By hiring a name with brand power equal, if not above its own, Chanel has not only generated interest and earned media beyond the fashion sphere, it has taken an insurance that its most lucrative and best known product would be left unscathed. It’s too early to see which effect the ad is having on No 5 sales in the key Q3 festive period but in terms of online success, Chanel is one step ahead of its competitors in the Christmas ad race.

Posted at 1:44pm and tagged with: chanel, Brand communication, advertising, marketing, cinema,.

Take advantage of the week left to visit the Glamour of the Gods exhibition at the National Portrait Gallery because it will change the way you see Old Holywood. Mixing iconic portraits with more candid pictures, big names with forgotten names, Clark Gable’s good looks with Michelle Morgan’s eyes, the show displays pictures from the John Kobal’s Foundation collection. There are glamourous and iconic shots of Marlon Brando in his white tee-shirt, Marlene Dietrich in a perfect white shirt and Louise Brooks with the longest strand of white pearls, photos so ingrained in our collective memory they now define our vision and understanding of glamour. This is the glamour the magazines keep telling us about, bygone years when the studio ruled the game, when being gay could get you kicked out of Los Angeles, when lips were bright red and photography black and white. Those perfect pictures aren’t as true to life as many anti-Photoshop campaigns would have you believe: on display is a series of photos with the before, the after and everything that got changed in between. Some of the pictures are haunting or spooky, like Mary Pickford photographed in her wedding dress looking like she’s on her death bed or Vivien Leigh sporting Scarlett’s mad eyes. Yesterday just like today, pictures of stars aimed at capturing perfection, be it staged or not.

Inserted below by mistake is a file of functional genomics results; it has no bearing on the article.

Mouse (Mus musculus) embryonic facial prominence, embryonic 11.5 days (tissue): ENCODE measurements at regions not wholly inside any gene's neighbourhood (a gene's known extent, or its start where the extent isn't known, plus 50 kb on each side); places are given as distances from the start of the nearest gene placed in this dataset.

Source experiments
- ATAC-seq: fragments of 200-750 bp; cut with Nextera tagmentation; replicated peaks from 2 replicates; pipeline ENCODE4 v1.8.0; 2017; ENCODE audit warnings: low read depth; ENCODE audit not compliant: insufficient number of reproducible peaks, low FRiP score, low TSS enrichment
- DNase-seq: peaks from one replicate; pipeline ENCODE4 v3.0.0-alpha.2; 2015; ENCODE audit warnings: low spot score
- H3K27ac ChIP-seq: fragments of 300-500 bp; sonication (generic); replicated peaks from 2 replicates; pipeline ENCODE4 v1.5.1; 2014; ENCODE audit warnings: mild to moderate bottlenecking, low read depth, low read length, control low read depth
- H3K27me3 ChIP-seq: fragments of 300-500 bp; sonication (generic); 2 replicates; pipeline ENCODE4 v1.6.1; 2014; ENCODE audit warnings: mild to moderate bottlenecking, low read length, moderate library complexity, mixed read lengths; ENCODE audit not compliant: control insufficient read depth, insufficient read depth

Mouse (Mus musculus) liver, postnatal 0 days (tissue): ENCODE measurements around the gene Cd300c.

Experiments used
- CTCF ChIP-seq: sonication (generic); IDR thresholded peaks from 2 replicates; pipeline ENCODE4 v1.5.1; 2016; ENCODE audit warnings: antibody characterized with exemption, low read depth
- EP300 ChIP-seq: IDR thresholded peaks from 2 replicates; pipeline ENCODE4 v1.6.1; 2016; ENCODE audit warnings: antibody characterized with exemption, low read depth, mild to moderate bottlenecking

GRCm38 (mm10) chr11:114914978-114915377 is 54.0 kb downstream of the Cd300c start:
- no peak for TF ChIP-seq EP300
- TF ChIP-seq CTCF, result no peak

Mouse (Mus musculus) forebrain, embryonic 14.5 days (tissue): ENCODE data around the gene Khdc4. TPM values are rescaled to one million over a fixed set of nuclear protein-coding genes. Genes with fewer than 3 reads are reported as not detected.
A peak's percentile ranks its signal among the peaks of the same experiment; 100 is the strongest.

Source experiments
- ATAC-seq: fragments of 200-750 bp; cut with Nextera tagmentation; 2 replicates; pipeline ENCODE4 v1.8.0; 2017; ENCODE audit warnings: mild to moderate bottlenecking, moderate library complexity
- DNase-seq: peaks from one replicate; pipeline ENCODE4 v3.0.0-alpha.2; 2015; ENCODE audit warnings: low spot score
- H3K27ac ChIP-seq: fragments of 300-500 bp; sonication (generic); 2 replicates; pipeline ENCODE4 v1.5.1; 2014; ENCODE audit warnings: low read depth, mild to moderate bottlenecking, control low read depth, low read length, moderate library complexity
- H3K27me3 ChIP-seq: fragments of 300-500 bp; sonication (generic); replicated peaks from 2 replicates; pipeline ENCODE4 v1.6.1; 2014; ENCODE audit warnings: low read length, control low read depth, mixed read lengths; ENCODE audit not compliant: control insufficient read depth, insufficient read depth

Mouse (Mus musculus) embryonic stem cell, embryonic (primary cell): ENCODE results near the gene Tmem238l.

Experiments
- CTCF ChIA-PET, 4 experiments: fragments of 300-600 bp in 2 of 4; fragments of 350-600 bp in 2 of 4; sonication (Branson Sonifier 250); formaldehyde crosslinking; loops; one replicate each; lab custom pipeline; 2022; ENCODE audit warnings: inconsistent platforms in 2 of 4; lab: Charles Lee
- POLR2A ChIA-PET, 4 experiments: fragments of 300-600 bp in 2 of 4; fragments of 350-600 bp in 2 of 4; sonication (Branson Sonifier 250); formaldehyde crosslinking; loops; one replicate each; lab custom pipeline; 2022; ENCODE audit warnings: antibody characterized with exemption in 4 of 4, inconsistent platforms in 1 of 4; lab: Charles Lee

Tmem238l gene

Picture from The Daily Telegraph

Posted at 6:56pm and tagged with: exhibition review, cinema, photography,.

A Kathy Reichs bender, an American classic and low-brow summer literature this August.

Cross Bones; Bare Bones; Break no Bones; Death du Jour; Monday Mourning, Kathy Reichs

Anyone who churns and sells as many books as Katy Reichs, Patricia Cornwell or Agatha Christie has a recipe. Try spending an entire summer reading Christie’s novels on the bounce, and by the end of July you’ll guess the culprit before either Poirot or Marple has his/her Eureka moment (and yes, it also works with Ten Little Niggers). Now eight books in Reichs’ Temperance Brennan series, I can exclusively reveal the following ingredients: